There was a question about the size of the public spaces. Libeskind's wife (I was impressed with her ability to answer questions with direct technical information) said that it may be hard to visualize from the site plan, but the wedge of light is about 2 acres.

There was a short slide presentation in which several new street perspectives were shown. I couln't find them online, but I'm sure they'll be available.

One thing i remember that may be telling of Libeskind's political savvy. The slide presentation was projected on a side wall, among the audience. When questions were being asked, Wils asked Libeskind if he would like to come up to the dais, and he said something like, "No, I'm quite comfortable right here."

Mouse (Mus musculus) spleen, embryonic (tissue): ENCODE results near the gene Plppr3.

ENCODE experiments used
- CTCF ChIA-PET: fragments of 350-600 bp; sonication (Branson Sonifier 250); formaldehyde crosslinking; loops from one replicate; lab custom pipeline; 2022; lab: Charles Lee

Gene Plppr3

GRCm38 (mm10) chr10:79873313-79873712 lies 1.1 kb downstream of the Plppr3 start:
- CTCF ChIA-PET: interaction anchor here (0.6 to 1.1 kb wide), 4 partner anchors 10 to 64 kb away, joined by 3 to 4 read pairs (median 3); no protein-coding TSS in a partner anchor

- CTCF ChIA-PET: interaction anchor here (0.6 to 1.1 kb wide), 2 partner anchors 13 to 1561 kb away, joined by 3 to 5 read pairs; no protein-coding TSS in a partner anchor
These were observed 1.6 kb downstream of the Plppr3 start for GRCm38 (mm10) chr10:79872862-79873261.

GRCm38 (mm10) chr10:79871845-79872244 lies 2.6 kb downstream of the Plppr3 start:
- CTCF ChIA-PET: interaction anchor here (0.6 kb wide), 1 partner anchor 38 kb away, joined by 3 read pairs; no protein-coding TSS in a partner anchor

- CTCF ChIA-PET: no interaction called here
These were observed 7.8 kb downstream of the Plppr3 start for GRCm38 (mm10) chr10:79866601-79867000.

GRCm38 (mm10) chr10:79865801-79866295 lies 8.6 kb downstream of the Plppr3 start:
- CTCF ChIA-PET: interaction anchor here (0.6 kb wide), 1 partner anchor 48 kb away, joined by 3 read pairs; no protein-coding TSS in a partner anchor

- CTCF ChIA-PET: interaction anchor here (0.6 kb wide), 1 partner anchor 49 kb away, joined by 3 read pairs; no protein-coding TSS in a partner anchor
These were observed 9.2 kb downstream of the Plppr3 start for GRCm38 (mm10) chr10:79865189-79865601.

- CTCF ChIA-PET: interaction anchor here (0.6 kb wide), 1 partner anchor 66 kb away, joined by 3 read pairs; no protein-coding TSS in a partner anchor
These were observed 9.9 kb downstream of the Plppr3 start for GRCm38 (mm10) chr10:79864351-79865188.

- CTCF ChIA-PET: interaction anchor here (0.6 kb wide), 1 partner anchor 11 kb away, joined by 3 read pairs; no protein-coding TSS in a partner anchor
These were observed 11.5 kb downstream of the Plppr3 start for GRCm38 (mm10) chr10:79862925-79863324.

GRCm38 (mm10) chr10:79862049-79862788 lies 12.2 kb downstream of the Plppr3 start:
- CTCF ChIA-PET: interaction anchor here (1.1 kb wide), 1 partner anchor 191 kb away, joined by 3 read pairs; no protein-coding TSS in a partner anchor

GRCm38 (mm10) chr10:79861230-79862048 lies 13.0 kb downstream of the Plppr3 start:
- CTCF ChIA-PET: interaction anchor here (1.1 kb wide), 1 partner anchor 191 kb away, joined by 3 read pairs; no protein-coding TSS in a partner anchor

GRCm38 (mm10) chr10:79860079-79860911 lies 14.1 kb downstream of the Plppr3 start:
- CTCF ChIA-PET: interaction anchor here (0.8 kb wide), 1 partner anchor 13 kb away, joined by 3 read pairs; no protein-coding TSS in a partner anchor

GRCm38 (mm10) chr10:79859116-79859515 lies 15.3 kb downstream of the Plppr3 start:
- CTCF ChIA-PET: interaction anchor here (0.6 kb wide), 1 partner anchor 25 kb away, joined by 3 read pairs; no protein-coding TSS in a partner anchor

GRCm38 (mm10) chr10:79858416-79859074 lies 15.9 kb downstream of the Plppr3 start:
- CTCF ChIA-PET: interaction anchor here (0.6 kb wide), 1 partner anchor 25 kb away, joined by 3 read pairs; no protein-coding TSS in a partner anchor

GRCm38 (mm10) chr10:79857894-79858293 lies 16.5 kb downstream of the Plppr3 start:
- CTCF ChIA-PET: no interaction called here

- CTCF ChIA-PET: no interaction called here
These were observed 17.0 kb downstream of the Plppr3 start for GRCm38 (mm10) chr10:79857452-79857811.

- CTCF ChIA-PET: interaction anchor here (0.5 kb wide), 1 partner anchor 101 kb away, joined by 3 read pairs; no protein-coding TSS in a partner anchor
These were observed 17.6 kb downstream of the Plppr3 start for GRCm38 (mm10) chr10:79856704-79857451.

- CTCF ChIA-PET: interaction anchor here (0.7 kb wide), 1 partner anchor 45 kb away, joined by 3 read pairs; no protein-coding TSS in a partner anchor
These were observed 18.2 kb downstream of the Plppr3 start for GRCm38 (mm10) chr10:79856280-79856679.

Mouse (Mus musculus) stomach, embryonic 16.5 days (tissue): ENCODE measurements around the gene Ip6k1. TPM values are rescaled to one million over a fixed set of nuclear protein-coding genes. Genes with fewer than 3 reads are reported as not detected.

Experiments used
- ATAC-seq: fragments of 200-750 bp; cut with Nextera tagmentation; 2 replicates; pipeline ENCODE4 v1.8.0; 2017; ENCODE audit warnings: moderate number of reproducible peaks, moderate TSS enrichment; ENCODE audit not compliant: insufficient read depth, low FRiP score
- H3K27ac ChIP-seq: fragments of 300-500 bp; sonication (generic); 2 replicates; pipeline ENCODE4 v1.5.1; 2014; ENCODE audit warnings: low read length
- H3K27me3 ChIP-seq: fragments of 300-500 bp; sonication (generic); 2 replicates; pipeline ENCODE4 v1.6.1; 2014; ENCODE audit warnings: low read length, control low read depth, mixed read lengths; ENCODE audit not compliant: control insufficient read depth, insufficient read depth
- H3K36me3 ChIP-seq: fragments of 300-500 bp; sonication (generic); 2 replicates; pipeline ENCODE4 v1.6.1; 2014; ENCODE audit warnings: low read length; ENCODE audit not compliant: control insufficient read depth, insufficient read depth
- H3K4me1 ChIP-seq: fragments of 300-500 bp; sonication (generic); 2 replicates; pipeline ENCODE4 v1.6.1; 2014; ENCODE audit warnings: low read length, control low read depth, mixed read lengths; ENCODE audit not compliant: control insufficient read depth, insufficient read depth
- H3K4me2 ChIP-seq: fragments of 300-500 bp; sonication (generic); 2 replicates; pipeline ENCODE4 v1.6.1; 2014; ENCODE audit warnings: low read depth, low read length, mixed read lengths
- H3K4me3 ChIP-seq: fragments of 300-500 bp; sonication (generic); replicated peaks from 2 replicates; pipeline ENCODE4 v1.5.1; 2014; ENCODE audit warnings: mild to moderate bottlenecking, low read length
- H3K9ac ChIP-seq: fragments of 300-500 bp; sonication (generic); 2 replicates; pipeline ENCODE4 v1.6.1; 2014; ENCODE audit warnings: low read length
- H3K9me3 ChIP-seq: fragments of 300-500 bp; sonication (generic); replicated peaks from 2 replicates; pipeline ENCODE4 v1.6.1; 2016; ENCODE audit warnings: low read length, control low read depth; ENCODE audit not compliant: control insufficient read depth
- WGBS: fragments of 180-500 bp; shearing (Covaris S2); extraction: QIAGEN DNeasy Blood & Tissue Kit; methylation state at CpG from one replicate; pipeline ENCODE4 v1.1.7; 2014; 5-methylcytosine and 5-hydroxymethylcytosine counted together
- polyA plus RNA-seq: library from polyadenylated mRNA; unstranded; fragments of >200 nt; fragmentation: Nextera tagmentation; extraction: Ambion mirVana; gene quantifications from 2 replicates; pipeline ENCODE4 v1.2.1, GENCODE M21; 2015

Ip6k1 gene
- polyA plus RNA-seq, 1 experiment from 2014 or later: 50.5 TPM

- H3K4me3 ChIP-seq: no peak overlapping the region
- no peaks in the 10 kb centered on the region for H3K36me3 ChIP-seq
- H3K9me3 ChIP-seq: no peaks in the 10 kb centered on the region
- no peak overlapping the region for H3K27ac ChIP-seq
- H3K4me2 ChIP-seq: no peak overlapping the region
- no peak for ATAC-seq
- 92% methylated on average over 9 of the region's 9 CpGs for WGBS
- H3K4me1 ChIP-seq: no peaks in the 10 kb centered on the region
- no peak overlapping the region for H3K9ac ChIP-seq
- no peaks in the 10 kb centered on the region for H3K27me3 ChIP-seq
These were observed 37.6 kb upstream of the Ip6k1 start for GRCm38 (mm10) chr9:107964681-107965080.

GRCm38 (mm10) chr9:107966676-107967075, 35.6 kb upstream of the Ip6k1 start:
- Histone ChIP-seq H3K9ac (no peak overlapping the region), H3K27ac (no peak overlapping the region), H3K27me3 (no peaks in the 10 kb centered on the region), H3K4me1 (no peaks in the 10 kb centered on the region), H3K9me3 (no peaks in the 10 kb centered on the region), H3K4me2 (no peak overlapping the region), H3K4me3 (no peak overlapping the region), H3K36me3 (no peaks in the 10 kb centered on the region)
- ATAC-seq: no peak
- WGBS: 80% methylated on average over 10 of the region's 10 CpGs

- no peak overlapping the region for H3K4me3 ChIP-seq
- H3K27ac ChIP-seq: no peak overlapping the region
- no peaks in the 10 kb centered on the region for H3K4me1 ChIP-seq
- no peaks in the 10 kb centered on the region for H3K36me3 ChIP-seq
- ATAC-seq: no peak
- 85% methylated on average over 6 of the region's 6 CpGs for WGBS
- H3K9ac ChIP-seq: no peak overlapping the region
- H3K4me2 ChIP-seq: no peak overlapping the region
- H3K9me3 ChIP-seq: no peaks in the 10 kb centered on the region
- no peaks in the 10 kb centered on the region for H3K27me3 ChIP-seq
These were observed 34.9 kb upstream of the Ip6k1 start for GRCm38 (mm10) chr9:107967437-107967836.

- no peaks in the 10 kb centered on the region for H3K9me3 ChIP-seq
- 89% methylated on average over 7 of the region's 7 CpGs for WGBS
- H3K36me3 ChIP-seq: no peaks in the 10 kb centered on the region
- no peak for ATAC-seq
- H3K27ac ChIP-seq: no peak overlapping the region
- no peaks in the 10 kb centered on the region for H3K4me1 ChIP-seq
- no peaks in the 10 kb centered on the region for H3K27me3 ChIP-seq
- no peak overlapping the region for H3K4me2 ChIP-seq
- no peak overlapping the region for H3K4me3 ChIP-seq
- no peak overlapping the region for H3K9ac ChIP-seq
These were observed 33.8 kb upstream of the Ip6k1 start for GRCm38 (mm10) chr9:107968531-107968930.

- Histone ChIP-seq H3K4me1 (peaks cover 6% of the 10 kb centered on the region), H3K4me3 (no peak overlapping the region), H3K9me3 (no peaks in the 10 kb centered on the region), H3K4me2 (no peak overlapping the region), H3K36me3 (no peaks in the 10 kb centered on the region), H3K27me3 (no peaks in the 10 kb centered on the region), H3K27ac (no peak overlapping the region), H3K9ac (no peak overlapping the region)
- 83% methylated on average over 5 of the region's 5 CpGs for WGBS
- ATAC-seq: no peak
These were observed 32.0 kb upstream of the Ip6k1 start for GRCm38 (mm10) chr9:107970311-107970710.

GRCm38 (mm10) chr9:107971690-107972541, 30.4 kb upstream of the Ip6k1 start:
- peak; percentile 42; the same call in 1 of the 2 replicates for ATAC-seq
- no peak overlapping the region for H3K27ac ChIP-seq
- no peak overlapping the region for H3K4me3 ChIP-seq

April 15th, 2003, 08:09 AM
Did the new renderings look any better?

April 15th, 2003, 02:05 PM
I don't think better is the right word. It's just more imformation.

They were all street-level views. One south on Church, north on Greenwich, east and west on Fulton, looking out from the
museum entrance. In the Fulton view, the scale of the transportation center is clearly shown.

April 15th, 2003, 04:01 PM
Of course, he's focusing on the street level.
He was probably selected mainly for that part of his work.

April 15th, 2003, 06:11 PM
That's probably true, but at any rate, it was the CB that drove the discussion, and except for one person in the audience connected with the CB (a pain in the ass), no questions about height were asked. This guy asked about a lower symbolic date than 1776, and suggested 1492.

Libeskind did mention the importance of keeping the spiral effect of the building heights.

One interesting development I forgot: He said he was moving his family to lower Manhattan.